Sæberht of Essex

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King of the East Saxons
Reignc. 604 – c. 616
Successorhis three sons
another son
MotherRicula, sister of King Æthelberht of Kent

Sæberht, Saberht or Sæbert[1] (d. c. 616) was a King of Essex (r. c. 604 – c. 616), in succession of his father King Sledd. He is known as the first East Saxon king to have been converted to Christianity. The principal source for his reign is the early 8th-century Historia Ecclesiastica gentis Anglorum by Bede (d. 735), who claims to have derived his information about the missionary work of Mellitus among the East Saxons from Abbot Albinus of Canterbury through the London priest Nothhelm, later Archbishop of Canterbury (d. 739).[2] Other sources include the Anglo-Saxon Chronicle, an East Saxon genealogy possibly of the late 9th century (British Library MS Add. 23211), and a handful of genealogies and regnal lists written down by Anglo-Norman historians.


The genealogies and regnal lists are unanimous in describing Sæberht as the son of Sledd, who may have been regarded as the founder of the East Saxon dynasty.[3] According to Bede, Sæberht's mother was Ricula, a sister of King Æthelberht of Kent.[4] Bede omits the names of Sæberht's three sons, who succeeded him[5] but two, Sexred and Sæward, are named in the genealogy of MS Add. 23211.[6]

Conversion and succession[edit]

In 604, the Gaulish churchman Mellitus was consecrated by Augustine[7] as bishop in the province of the East Saxons, which had a capital at London, making him the first Bishop of London.[8] Bede tells that Sæberht converted to Christianity in 604[5][9] and was baptised by Mellitus, while his sons remained pagan.[10] Sæberht then allowed the bishopric to be established. The episcopal church which was built in London was probably founded by Æthelberht, rather than Sæberht, though a charter which claims to be a grant of lands from Æthelberht to Mellitus is a forgery.


Both Æthelberht and Sæberht died in 616, leaving the Gregorian mission without strong patrons.[11] Sæberht's pagan sons drove Mellitus from London.[12] According to Bede's explanation, this happened because Mellitus refused the brothers' request for a taste of the sacramental bread.[11] Later medieval legend claimed that Sæberht and his wife Ethelgoda had founded the original abbey building at the site of the present Westminster Abbey, and that they had been buried in the church.[13] In the reign of Henry III their supposed remains were transferred into a tomb which the king had especially erected for them close to the entrance of the Royal Chapels.[14] There is however, no genuine evidence to support this tradition.[13][15]

Prittlewell burial[edit]

In 2003 a high-status Anglo-Saxon tomb was discovered at Prittlewell in Essex. The artefacts found were of such a quality that it is likely that Prittlewell was a tomb of one of the Kings of Essex and the discovery of golden foil crosses indicates that the inhabitant was an early Christian. As the evidence points to an early seventh century date, Sæberht is considered the most likely candidate for the burial,[16][17] although other possibilities such as his Christian grandson Sigeberht the Good, or an unknown individual of high status, cannot be ruled out.[18][19]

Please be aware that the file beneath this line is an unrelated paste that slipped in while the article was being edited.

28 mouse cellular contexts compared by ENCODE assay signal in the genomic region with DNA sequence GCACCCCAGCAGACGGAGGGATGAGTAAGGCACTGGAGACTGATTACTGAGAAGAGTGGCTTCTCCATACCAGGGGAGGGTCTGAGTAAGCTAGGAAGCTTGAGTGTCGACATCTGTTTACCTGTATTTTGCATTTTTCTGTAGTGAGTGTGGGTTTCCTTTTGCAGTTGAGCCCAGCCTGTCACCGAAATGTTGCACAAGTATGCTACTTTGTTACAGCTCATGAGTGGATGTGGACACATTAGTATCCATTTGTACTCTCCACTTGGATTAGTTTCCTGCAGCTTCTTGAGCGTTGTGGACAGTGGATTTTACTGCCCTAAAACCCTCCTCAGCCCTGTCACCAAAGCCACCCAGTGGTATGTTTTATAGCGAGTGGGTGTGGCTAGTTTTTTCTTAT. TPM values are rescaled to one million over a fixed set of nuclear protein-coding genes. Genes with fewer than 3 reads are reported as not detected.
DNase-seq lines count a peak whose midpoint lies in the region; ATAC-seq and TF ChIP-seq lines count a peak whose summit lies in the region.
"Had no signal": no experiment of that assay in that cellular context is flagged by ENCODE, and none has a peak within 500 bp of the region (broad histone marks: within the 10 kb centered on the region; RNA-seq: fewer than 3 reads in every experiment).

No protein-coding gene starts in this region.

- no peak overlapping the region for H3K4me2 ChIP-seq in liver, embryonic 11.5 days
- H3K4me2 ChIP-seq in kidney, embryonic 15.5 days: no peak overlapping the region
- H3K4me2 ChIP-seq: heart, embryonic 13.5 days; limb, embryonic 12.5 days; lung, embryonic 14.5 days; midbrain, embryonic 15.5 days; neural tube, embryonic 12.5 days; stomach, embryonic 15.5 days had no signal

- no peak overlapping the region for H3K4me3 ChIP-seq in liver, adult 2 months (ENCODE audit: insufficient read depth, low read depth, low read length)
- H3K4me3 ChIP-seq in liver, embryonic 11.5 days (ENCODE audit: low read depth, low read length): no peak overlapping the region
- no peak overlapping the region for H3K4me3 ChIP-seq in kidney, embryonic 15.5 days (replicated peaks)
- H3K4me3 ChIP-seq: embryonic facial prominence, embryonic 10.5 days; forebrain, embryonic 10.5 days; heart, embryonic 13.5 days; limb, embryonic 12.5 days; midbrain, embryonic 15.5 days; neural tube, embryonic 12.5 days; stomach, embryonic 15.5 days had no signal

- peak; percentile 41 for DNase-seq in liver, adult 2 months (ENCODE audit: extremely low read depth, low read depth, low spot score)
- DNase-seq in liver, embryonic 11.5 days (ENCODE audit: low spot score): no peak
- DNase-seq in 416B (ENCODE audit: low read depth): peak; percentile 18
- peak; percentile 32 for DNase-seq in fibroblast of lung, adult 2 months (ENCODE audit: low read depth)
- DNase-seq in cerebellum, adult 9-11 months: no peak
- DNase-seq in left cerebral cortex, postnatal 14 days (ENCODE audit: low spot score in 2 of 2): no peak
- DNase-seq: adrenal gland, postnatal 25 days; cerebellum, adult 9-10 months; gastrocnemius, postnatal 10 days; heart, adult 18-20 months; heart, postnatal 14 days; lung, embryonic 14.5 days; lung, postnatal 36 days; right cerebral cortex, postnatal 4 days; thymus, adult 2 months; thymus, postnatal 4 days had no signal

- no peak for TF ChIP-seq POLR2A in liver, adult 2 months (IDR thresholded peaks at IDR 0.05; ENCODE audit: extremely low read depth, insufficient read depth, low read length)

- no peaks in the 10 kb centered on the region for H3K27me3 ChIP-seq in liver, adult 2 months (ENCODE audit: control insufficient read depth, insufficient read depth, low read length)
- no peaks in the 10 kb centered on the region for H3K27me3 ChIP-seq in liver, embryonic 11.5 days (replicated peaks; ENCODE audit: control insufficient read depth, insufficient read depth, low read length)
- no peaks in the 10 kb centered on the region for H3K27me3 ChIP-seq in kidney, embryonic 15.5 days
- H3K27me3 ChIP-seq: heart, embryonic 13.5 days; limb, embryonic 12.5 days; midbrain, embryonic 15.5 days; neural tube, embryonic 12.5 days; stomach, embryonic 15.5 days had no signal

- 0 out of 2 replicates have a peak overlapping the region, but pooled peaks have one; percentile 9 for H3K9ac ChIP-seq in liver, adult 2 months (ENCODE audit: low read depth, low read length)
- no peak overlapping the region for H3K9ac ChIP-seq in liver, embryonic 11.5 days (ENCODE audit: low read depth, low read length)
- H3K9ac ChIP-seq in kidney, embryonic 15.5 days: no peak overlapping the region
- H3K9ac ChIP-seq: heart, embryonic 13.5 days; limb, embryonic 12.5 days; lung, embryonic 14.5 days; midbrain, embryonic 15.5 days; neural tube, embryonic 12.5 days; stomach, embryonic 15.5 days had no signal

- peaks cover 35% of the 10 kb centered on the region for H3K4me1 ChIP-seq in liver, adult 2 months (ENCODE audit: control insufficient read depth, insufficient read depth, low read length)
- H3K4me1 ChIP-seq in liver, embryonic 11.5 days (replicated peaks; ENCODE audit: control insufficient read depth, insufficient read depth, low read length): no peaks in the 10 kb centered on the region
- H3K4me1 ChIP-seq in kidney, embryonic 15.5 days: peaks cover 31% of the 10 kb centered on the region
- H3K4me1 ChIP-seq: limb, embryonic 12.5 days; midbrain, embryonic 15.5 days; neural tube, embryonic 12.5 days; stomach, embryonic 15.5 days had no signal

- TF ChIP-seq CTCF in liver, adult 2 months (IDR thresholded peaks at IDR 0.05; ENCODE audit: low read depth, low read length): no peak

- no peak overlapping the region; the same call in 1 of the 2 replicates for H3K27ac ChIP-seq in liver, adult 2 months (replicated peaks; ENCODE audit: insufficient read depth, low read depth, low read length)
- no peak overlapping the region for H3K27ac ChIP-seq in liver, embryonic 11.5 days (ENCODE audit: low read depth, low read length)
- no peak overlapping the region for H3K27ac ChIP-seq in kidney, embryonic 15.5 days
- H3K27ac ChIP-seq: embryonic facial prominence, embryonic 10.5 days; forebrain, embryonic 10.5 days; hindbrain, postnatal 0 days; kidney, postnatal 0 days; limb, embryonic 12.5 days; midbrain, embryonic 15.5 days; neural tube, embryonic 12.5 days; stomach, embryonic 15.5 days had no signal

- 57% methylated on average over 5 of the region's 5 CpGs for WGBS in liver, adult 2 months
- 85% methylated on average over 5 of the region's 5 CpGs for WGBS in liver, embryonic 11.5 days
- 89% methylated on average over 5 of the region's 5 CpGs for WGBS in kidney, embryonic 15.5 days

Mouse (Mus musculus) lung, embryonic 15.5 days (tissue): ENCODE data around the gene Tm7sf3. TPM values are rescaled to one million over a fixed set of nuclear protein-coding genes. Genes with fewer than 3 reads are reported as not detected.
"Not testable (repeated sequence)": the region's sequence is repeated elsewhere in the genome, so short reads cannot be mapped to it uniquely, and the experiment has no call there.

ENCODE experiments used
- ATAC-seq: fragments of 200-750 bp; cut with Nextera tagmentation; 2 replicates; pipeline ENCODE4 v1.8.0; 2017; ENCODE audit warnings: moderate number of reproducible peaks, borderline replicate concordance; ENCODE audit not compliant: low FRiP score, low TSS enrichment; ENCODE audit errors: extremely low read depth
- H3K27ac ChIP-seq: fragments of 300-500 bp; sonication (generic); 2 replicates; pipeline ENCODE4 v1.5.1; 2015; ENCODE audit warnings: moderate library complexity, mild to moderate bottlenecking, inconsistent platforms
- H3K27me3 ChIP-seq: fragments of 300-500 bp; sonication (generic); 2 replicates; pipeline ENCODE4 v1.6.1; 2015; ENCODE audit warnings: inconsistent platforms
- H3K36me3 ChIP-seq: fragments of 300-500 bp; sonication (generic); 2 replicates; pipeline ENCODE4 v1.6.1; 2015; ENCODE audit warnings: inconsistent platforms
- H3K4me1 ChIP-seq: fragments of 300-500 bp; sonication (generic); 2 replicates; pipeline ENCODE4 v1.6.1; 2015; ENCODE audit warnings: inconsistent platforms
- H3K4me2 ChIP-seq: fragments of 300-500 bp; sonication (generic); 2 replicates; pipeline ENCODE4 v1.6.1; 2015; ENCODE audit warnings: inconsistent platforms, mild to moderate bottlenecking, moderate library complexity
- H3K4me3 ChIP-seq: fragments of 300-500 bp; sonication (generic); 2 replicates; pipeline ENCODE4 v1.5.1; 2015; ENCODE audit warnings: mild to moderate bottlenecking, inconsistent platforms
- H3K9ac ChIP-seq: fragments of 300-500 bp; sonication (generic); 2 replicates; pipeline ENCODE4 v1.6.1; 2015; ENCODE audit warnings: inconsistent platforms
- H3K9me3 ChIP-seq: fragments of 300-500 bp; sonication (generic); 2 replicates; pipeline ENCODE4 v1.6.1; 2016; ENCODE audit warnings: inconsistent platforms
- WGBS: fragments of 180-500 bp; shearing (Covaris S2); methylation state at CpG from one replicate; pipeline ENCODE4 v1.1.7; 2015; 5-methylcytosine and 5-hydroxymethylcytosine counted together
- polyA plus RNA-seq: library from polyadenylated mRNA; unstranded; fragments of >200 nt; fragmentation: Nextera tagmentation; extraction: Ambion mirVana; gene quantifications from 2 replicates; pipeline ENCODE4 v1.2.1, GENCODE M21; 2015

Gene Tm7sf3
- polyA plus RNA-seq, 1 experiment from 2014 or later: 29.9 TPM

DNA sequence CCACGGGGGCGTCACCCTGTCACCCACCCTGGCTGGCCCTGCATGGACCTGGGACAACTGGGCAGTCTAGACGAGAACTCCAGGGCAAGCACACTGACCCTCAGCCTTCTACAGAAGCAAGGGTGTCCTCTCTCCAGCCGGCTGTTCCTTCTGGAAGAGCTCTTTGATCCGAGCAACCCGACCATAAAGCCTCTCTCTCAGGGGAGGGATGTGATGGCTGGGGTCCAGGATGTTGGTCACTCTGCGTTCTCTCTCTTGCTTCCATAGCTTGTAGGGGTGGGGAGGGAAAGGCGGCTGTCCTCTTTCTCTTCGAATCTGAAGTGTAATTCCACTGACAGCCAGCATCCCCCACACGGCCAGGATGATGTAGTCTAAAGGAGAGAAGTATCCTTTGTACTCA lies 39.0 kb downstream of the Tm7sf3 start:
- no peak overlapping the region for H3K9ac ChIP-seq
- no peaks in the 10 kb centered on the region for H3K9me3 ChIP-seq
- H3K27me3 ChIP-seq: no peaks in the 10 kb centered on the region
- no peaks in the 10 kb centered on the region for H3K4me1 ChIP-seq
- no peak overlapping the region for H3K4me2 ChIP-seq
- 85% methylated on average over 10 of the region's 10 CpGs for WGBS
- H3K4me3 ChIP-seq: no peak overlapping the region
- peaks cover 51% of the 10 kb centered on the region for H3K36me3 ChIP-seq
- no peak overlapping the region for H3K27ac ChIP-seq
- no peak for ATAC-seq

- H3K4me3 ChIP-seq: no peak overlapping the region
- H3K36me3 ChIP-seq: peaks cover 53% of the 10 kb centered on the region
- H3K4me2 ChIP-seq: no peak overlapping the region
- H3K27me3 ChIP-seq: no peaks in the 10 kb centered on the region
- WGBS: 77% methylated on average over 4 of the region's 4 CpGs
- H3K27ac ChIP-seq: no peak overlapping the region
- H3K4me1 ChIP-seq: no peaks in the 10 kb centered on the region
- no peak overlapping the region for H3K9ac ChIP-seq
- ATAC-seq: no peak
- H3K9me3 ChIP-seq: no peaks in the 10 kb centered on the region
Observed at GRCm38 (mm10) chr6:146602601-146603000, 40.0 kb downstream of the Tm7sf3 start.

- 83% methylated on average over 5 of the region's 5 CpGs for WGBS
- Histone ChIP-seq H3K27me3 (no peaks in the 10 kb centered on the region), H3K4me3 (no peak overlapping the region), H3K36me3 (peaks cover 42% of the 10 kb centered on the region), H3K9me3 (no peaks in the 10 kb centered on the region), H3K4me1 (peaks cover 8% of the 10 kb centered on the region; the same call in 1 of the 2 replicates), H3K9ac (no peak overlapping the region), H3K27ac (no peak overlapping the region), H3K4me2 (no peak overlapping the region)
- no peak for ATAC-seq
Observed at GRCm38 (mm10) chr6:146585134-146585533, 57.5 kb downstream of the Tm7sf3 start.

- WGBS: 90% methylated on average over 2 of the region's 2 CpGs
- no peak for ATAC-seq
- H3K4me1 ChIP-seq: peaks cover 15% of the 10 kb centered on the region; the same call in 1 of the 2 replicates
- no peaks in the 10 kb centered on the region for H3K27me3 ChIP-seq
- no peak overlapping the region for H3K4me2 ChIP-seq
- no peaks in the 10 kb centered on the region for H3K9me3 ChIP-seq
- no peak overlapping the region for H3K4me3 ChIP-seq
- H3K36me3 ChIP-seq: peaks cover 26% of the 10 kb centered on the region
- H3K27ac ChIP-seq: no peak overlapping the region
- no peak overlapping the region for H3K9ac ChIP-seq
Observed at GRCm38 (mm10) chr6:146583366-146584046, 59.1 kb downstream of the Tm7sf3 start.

1. ^ His name is alternatively written as Saebert, Sabert or Sebert.
  2. ^ Bede, Historia Ecclesiastica gentis Anglorum, Book 2, chapters 3, 5 and 6.
  3. ^ Yorke, "The Kingdom of the East Saxons", pp. 15-6.
  4. ^ Bede, Historia Ecclesiastica gentis Anglorum. Book 2, chapter 3.
  5. ^ a b Bede, Historia Ecclesiastica gentis Anglorum.
  6. ^ Yorke, "The Kingdom of the East Saxons", p. 4.
  7. ^ Fryde, et al. Handbook of British Chronology p. 219.
  8. ^ Brooks Early History of the Church of Canterbury p. 11–13a
  9. ^ Hindley, Geoffrey A Brief History of the Anglo-Saxons: The beginnings of the English nation New York: Carrol & Graf Publishers 2006 ISBN 978-0-7867-1738-5 p. 33-36
  10. ^ Bede, Historia Ecclesiastica gentis Anglorum; Anglo-Saxon Chronicle (MSS A,B and C) s.a. 604.
  11. ^ a b Brooks "Mellitus (d. 624)" Oxford Dictionary of National Biography
  12. ^ Hindley A Brief History of the Anglo-Saxons p. 36
  13. ^ a b Mason, Emma (1996). Westminster Abbey and its people, c.1050-c.1216. Boydell & Brewer. p. 2.
  14. ^ Thornbury, Walter (1878). Old and New London. 3. London. pp. 431–450. Retrieved 25 January 2011.
  15. ^ Jenkyns, Richard (2004). Westminster Abbey. Harvard University Press. p. 10.
  16. ^ Channel 4 Time Team, Prittlewell Southend, The name of the king
  17. ^ Holland, Jennifer S., 2005, "Crossing Over," National Geographic "Geographica," March 2005
  18. ^ Blair, I., Barham, E., and Blackmore, L. (2004). My Lord Essex. British Archaeology 76: 10-17, Online text
  19. ^ "MoLAS": MoLAS Report Archived 2009-01-19 at the Wayback Machine, Museum of London


  • Bede, Historia ecclesiastica gentis Anglorum, ed. and tr. Colgrave, Bertram; Mynors, Roger AB (1969). Bede's Ecclesiastical History of the English People. Oxford Medieval Texts. Oxford: Clarendon Press. ISBN 0-19-822202-5. III.22, pp. 280–5.
  • Higham, N.J. The Convert Kings. Power and Religious Affiliation in Early Anglo-Saxon England. Manchester, 1997.
  • Kirby, D.P. The Earliest English Kings. London, 1991.
  • Yorke, Barbara. "The Kingdom of the East Saxons." Anglo-Saxon England 14 (1985): 1-36.
  • Yorke, Barbara. Kings and Kingdoms of Early Anglo-Saxon England. London, 1990.
  • Thornbury, Walter. Westminster Abbey: Chapels and royal tombs', Old and New London: Volume 3 (1878), pp. 431–450.

Further reading[edit]

  • Hirst, S. and S. Lamb. The Prittlewell Prince: The Discovery of a Rich Anglo-Saxon Burial in Essex. London, 2004.

External links[edit]

Preceded by
King of Essex
c. 604 – c. 616
Succeeded by
Sexred, Saeward,another